At another level, I work with the gender advisory group, on gender justice policy. I have 14 people working with me towards the process of a gender justice policy.

Do you deal with LGBT issues?

No, for political reasons that is not under gender justice, but under the Public Witness and Diakonia section working with the Human Sexuality Reference Group. I am however part of the staff group on human sexuality. Human sexuality is still a very difficult issue for the WCC although as part of the Faith and Order Moral Discernment process, we are charting ways of how to best talk about it in a more holistic, life-affirming ways that does not threaten the unity sought.

My work focuses on gender justice and therefore has implication on reproductive rights and women’s health, which is sometimes quieter. Four primary issues identified by the Gender Advisory Group are 1) theological education and theological language, 2) assuring the centrality of women in the life of the WCC, including in its perspectives and in decision making, 3) sexual and gender based violence, and 4) the connection between policy and religious teachings, including the implication of freedom of religion and belief on women and gender justice in general.

Are you still involved with the Circle of Concerned African Women Theologians?

Yes, I am. We are just now (with two Circle members) calling for papers for a book that will especially deal with child marriage and the Sustainable Development Goal Five. We continue to focus on religion, culture, and women’s health.

How are you approaching child marriage?

The issue of is very big and not easy. But it is easier to approach it from the angle of challenging religious leaders not to bless such unions on the basis of reinterpretation of religion for liberation. The great chief in Malawi, Chief Kachindamoto, is doing great work, but many oppose her. I have realized that the cultural dimension and economics, also lack of education, make it very complicated. Even when women have power they can sometimes resist change in the name of wrong interpretations of religion and culture. If religion does not liberate a follower to be wholly the human self that their creator intended for them, then why espouse such a religion? It ceases to be a vehicle to knowing and relating with the Ultimate Reality, some call God, but rather it would have become a cult defending human hegemony.

What was your focus at the Women Deliver conference in Copenhagen this week?

I moderated a session on gender justice and women leadership for mentoring girls, and we talked about violence against women (which is the language I prefer, rather than domestic violence). I was rather horrified first that there was so little discussion on religion and its impact (in all the plenary sessions (over 20) plus the parallel sessions, ours was the only one where religion featured particularly). I was also impatient at all the talk about the great things people are doing. We are talking about gender justice for girls, but people are still giving girls books about Cinderella and Sleeping Beauty where life is not complete until a prince charming comes along. We are raising boys differently; they are not told to postpone their lives until Miss Right arrives. I challenged people that unless they throw away those kind of books I am not convinced they are for real change.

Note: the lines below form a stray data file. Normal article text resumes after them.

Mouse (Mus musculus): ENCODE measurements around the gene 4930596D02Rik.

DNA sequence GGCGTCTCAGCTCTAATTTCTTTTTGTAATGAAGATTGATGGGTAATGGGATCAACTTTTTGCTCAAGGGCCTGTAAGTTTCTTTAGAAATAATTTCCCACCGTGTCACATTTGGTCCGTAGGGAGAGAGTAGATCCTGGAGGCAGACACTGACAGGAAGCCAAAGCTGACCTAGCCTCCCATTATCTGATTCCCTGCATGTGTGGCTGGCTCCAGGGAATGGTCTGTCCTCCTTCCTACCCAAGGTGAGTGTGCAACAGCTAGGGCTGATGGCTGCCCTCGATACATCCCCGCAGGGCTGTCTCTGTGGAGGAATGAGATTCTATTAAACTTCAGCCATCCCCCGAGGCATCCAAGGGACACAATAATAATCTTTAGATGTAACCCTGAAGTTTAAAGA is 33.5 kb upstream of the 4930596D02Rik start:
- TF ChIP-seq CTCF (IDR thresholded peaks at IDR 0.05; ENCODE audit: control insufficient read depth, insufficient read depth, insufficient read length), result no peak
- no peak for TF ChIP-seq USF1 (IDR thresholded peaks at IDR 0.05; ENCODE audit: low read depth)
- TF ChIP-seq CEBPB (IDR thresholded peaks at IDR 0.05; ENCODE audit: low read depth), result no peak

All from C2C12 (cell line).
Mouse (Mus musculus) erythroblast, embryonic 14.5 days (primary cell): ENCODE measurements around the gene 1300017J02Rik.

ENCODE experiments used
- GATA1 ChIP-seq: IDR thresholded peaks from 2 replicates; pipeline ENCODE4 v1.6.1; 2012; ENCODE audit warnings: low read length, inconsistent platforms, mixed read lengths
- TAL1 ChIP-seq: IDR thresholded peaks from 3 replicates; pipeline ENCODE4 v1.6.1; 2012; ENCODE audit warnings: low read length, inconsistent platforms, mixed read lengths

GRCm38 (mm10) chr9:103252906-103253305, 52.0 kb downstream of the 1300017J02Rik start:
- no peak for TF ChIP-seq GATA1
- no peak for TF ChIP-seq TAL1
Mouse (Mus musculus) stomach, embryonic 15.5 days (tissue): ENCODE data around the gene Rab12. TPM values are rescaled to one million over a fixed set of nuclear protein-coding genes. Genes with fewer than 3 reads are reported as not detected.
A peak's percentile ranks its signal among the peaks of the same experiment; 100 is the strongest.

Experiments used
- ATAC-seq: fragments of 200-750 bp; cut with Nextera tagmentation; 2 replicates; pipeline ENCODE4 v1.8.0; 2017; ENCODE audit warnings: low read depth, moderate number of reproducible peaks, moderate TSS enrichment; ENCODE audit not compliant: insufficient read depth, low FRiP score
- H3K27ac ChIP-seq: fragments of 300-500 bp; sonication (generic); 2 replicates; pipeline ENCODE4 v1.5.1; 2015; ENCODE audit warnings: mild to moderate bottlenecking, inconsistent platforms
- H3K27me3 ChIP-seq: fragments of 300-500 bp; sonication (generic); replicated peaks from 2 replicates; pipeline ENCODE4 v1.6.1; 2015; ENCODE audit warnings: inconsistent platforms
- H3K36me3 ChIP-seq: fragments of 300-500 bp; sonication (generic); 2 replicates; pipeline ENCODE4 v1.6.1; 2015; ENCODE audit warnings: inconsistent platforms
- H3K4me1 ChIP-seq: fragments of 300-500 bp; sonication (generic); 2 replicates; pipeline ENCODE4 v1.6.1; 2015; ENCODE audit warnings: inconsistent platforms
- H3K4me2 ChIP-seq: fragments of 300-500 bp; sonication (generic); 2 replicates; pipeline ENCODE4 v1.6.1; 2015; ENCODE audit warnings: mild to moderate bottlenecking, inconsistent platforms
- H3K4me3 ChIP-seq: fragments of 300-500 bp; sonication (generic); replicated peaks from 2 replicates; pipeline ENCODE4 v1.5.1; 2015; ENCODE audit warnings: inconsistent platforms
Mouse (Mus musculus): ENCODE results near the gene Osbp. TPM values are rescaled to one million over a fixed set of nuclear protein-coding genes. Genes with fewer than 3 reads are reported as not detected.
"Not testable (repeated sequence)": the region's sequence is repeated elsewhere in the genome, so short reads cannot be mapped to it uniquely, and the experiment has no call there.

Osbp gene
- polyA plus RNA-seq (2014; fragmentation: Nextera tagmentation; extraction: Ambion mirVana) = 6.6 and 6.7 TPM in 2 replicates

I have a plenary presentation on Thursday while wearing black, explaining the Thursday in Black campaign that the World Council of Churches started during the Ecumenical Decade of Churches in Solidarity with Women (1988-1998), which was a church's response to the UN decade for women (1976-1985). While CEDAW was adopted by the UN General Council in 1979, the Thursdays in Black, as an ethical human rights campaign against violence against women, was adopted in the 1990s. It was inspired by the movement of the Mothers of the Plaza de Mayo who were protesting on Thursdays against the disappearance of their sons in Argentina under a violent dictatorship, and the Women in Black in Israel and Bosnia and the Black Sash movement in South Africa, who then were protesting against the use of rape as a weapon of war. The combination of Thursdays and of Black made the campaign for a world without rape and violence (black is used as a color of resistance rather than using it so as to affirm racism and racial biases). With the reality of escalating incidents of sexual and gender based violence, at its tenth assembly in Busan, Korea, WCC re-launched this campaign with a new focus to mobilize all its member churches and partners to adopt it as a global movement of gender justice and for peace with no sexual and gender based violence thus building a global culture of justice and peace.